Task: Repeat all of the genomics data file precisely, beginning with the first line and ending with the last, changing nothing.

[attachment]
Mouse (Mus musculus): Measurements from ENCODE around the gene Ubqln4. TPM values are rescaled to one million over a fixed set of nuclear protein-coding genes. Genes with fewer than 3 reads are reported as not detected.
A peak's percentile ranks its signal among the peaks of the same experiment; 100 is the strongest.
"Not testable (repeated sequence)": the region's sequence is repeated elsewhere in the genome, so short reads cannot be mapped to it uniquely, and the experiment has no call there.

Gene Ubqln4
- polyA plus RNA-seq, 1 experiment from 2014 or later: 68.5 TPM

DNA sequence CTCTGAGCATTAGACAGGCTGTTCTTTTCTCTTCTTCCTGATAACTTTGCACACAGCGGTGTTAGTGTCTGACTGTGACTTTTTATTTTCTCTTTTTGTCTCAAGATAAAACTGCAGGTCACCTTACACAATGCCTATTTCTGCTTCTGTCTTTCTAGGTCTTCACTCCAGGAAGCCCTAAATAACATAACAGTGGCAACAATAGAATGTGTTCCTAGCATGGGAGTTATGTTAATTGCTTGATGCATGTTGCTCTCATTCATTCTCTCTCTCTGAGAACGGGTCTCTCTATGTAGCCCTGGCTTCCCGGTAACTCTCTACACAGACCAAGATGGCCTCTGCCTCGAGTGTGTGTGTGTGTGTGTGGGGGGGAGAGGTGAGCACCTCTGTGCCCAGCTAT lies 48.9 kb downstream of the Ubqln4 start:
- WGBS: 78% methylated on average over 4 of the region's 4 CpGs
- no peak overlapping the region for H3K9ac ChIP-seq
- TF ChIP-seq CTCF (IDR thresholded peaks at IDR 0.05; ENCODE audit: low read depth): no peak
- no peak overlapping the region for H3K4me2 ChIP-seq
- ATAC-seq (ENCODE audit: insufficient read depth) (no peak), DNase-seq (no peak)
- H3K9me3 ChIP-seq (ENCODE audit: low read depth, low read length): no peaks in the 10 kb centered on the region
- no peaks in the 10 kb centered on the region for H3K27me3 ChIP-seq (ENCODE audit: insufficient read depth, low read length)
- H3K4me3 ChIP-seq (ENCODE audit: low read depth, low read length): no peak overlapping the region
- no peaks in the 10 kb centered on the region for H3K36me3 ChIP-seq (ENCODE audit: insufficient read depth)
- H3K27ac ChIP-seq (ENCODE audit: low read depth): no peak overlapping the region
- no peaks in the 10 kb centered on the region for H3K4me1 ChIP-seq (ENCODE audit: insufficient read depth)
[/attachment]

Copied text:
Mouse (Mus musculus): Measurements from ENCODE around the gene Ubqln4. TPM values are rescaled to one million over a fixed set of nuclear protein-coding genes. Genes with fewer than 3 reads are reported as not detected.
A peak's percentile ranks its signal among the peaks of the same experiment; 100 is the strongest.
"Not testable (repeated sequence)": the region's sequence is repeated elsewhere in the genome, so short reads cannot be mapped to it uniquely, and the experiment has no call there.

Gene Ubqln4
- polyA plus RNA-seq, 1 experiment from 2014 or later: 68.5 TPM

DNA sequence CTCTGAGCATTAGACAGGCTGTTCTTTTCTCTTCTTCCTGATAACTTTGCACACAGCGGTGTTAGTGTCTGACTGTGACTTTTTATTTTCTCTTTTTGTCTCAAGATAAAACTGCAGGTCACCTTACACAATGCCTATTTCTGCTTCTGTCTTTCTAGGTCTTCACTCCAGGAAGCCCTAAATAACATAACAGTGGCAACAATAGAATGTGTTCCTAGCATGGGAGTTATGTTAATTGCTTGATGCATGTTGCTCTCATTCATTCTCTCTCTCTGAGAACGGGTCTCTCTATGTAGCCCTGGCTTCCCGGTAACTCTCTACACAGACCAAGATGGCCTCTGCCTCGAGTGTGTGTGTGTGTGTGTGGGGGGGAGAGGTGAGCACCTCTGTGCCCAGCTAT lies 48.9 kb downstream of the Ubqln4 start:
- WGBS: 78% methylated on average over 4 of the region's 4 CpGs
- no peak overlapping the region for H3K9ac ChIP-seq
- TF ChIP-seq CTCF (IDR thresholded peaks at IDR 0.05; ENCODE audit: low read depth): no peak
- no peak overlapping the region for H3K4me2 ChIP-seq
- ATAC-seq (ENCODE audit: insufficient read depth) (no peak), DNase-seq (no peak)
- H3K9me3 ChIP-seq (ENCODE audit: low read depth, low read length): no peaks in the 10 kb centered on the region
- no peaks in the 10 kb centered on the region for H3K27me3 ChIP-seq (ENCODE audit: insufficient read depth, low read length)
- H3K4me3 ChIP-seq (ENCODE audit: low read depth, low read length): no peak overlapping the region
- no peaks in the 10 kb centered on the region for H3K36me3 ChIP-seq (ENCODE audit: insufficient read depth)
- H3K27ac ChIP-seq (ENCODE audit: low read depth): no peak overlapping the region
- no peaks in the 10 kb centered on the region for H3K4me1 ChIP-seq (ENCODE audit: insufficient read depth)